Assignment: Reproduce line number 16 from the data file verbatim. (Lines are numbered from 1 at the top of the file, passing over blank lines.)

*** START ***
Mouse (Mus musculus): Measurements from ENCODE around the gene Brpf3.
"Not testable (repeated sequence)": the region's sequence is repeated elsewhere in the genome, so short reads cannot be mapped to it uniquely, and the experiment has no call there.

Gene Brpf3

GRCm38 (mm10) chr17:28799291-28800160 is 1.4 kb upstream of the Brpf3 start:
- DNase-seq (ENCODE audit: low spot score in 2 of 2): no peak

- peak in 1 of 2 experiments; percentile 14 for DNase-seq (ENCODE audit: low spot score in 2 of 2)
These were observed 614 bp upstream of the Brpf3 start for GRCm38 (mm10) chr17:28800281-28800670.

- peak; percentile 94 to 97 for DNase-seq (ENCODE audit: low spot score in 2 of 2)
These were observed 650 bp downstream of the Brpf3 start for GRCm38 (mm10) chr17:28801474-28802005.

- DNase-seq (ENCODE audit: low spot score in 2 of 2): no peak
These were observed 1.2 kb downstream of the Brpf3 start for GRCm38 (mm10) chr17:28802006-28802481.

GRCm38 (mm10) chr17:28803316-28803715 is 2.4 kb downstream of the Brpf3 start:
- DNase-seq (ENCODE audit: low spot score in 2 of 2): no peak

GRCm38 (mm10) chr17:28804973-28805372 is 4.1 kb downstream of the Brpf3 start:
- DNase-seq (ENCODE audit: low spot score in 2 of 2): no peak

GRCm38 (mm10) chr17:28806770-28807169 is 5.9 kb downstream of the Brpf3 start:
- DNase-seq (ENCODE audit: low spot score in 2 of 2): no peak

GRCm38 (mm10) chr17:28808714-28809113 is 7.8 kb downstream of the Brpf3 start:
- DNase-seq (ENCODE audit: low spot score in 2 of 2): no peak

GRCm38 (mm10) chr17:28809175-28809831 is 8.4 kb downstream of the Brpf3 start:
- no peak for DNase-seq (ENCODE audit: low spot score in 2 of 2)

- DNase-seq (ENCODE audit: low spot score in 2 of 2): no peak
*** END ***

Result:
GRCm38 (mm10) chr17:28806770-28807169 is 5.9 kb downstream of the Brpf3 start: